Psychopathology and the self: Human actors, agents, and authors

Dan P. McAdams*

*Corresponding author for this work

Research output: Contribution to journalArticlepeer-review

3 Scopus citations


The articles included within this special issue of the Journal of Personality all conceptualize psychopathology as the result of problems in human selfhood. As such, they implicate a wide assortment of self-related constructs, from self-objectification to self-esteem, in the etiology and maintenance of psychopathology, and they point to interventions designed to alter these self-processes in order to alleviate suffering. In this commentary, I reinterpret and reorganize many of the ideas presented in the articles from the standpoint of a tripartite perspective on the reflexive human self. The self is first and foremost an inherent duality of I and Me. Psychologically speaking, the I/Me dynamic plays out in three different guises—the self as (1) social actor, (2) motivated agent, and (3) autobiographical author. Problems in human selfhood as they pertain to psychopathology may be profitably reconceived in terms of the corresponding performative styles expressed by social actors, the motivational agendas of values and goals that energize human striving and determine self-esteem, and the internalized life stories that human beings, as authors of the self, fashion and narrate to make sense of the reconstructed past and imagined future.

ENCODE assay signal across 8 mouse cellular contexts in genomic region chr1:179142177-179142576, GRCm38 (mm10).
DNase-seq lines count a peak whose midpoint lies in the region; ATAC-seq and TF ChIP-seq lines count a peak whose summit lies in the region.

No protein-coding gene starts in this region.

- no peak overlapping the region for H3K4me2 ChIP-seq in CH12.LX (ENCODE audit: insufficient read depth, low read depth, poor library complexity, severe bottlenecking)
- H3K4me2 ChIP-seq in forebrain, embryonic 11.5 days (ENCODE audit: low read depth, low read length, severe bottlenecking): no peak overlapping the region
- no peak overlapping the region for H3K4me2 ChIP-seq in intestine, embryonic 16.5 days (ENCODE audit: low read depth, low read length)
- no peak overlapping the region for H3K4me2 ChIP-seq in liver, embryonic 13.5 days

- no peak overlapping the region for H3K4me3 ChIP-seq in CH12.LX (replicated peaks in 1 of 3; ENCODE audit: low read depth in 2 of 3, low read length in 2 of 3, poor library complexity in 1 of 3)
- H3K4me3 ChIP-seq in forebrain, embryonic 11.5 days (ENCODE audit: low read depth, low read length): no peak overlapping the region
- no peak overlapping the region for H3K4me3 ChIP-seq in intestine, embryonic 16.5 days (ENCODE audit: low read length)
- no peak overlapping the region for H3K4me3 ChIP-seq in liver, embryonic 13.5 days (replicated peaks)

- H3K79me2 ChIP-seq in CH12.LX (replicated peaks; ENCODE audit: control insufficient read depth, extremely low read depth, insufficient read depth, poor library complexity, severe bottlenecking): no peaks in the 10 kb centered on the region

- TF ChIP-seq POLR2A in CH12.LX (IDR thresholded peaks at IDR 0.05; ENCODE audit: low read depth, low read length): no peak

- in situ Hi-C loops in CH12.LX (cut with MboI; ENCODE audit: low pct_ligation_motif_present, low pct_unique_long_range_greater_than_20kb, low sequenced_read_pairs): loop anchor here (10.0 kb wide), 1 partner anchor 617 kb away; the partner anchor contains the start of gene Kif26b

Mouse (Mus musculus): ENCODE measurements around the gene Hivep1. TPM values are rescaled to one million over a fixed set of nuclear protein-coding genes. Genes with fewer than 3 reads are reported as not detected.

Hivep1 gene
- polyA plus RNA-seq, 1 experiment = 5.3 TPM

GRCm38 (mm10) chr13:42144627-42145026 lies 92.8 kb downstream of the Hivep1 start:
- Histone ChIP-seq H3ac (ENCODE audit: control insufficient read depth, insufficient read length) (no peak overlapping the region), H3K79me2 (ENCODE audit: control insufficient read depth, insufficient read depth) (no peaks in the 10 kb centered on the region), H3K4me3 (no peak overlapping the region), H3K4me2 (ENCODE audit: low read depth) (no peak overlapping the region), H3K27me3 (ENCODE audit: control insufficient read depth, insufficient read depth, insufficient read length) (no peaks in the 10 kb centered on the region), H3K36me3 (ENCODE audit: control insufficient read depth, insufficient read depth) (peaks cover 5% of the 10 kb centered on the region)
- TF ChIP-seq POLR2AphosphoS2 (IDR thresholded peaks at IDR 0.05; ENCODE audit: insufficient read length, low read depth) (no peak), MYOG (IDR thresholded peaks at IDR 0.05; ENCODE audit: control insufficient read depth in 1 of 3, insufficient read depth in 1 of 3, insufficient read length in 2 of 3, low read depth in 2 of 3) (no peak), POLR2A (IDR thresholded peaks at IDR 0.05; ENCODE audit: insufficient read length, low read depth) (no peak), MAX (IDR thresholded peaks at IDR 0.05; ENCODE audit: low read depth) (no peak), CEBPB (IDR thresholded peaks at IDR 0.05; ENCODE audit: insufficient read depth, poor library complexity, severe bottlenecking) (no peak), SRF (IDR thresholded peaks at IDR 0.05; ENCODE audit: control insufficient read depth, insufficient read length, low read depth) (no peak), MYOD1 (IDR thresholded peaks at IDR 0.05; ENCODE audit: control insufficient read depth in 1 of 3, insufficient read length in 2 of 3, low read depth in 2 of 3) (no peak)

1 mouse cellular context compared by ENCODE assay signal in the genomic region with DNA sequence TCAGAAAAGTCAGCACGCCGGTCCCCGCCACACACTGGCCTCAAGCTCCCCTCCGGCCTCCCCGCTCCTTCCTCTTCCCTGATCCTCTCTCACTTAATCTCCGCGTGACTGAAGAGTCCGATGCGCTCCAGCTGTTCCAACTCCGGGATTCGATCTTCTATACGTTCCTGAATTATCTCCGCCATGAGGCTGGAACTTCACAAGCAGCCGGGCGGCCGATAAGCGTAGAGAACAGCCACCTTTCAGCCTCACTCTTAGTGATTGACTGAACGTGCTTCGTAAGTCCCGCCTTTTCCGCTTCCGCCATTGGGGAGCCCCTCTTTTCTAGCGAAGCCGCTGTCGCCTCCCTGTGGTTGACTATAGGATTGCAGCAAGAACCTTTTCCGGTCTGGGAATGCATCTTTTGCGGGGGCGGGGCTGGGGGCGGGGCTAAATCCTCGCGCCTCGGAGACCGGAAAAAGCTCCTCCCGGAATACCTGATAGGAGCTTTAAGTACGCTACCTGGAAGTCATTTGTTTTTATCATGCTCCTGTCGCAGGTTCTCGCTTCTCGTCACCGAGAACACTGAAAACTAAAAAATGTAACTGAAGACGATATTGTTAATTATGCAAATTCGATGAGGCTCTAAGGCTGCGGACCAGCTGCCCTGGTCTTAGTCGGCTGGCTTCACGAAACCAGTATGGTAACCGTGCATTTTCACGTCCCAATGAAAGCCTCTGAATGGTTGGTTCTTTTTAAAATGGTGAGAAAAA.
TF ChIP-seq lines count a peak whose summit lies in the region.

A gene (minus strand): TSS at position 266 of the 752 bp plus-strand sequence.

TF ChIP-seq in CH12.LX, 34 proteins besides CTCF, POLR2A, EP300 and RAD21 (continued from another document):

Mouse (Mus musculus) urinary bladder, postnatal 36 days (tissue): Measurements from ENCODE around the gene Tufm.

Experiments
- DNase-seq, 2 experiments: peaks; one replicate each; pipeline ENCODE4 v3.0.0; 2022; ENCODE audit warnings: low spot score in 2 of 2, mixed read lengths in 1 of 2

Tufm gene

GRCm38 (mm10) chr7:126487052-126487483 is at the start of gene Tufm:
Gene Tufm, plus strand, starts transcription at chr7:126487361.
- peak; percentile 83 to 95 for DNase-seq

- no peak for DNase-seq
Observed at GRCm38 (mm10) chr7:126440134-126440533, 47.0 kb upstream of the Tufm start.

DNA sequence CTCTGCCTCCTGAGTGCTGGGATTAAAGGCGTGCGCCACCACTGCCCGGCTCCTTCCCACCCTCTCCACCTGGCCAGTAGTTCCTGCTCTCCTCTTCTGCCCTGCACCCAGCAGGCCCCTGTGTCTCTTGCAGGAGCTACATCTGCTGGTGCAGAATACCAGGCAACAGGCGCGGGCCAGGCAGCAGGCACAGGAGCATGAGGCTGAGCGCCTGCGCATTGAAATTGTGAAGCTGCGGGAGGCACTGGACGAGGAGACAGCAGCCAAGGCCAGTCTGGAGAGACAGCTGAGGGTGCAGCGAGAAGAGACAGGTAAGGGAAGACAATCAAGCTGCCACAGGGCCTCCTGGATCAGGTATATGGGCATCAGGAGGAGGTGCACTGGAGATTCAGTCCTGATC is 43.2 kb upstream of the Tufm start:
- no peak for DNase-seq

Original languageEnglish (US)
Pages (from-to)146-155
Number of pages10
JournalJournal of Personality
Issue number1
StatePublished - Feb 1 2020


  • narrative identity
  • personality traits
  • psychopathology
  • self

ASJC Scopus subject areas

  • Social Psychology


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